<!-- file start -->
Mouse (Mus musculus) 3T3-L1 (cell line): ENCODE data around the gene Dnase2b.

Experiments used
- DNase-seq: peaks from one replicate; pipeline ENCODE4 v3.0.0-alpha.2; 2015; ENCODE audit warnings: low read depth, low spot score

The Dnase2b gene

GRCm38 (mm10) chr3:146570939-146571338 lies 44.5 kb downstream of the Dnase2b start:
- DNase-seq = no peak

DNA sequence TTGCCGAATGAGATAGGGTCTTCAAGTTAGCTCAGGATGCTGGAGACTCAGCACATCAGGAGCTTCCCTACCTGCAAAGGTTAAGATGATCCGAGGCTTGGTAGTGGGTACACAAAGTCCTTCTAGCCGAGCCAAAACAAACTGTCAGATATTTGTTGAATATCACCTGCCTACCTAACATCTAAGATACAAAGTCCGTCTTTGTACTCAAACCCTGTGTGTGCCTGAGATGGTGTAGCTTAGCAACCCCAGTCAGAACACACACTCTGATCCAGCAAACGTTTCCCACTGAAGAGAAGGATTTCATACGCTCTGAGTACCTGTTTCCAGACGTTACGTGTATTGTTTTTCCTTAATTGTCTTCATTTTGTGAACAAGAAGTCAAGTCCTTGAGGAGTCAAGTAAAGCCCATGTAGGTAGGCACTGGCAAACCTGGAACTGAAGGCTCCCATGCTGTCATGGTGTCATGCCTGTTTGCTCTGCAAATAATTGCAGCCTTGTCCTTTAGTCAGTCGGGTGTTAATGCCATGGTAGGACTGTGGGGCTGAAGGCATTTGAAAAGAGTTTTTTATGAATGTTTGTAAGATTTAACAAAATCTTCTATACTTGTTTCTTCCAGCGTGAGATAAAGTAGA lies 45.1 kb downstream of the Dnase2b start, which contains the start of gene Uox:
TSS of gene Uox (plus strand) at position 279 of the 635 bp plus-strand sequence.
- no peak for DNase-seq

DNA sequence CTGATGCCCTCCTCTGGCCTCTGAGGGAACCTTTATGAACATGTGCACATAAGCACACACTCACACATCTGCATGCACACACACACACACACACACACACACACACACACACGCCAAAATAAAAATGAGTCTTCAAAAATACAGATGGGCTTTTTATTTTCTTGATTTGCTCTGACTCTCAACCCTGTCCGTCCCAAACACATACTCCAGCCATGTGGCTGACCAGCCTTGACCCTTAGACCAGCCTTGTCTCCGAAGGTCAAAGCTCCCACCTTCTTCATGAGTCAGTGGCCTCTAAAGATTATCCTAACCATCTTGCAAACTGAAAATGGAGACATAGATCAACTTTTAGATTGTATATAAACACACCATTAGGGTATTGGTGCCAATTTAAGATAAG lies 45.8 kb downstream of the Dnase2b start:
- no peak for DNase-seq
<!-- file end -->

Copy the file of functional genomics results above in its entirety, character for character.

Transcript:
Mouse (Mus musculus) 3T3-L1 (cell line): ENCODE data around the gene Dnase2b.

Experiments used
- DNase-seq: peaks from one replicate; pipeline ENCODE4 v3.0.0-alpha.2; 2015; ENCODE audit warnings: low read depth, low spot score

The Dnase2b gene

GRCm38 (mm10) chr3:146570939-146571338 lies 44.5 kb downstream of the Dnase2b start:
- DNase-seq = no peak

DNA sequence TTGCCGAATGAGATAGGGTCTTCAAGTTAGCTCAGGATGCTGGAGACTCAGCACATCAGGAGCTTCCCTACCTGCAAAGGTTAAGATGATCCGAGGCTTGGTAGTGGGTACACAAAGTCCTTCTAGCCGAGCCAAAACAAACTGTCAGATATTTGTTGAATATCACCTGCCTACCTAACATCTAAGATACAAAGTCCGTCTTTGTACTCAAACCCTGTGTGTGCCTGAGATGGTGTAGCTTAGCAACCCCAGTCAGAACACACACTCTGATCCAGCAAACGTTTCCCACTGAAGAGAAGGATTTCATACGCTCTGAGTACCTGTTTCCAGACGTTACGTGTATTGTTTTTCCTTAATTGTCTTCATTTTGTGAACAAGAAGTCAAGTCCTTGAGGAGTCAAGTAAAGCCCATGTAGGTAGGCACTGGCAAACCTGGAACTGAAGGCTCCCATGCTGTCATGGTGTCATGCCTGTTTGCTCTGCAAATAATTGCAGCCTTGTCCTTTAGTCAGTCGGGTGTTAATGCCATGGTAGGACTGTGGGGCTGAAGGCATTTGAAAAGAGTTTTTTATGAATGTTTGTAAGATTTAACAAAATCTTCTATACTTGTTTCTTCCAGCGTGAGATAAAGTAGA lies 45.1 kb downstream of the Dnase2b start, which contains the start of gene Uox:
TSS of gene Uox (plus strand) at position 279 of the 635 bp plus-strand sequence.
- no peak for DNase-seq

DNA sequence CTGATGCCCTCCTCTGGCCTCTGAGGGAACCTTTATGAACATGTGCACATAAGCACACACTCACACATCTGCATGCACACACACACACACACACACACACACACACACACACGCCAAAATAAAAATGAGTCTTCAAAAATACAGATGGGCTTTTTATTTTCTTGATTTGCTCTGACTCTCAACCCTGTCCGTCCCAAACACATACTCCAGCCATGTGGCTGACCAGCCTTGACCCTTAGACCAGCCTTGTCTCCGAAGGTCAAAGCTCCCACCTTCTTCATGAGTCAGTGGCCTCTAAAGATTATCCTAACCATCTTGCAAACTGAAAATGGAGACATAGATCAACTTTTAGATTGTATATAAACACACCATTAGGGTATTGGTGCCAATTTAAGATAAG lies 45.8 kb downstream of the Dnase2b start:
- no peak for DNase-seq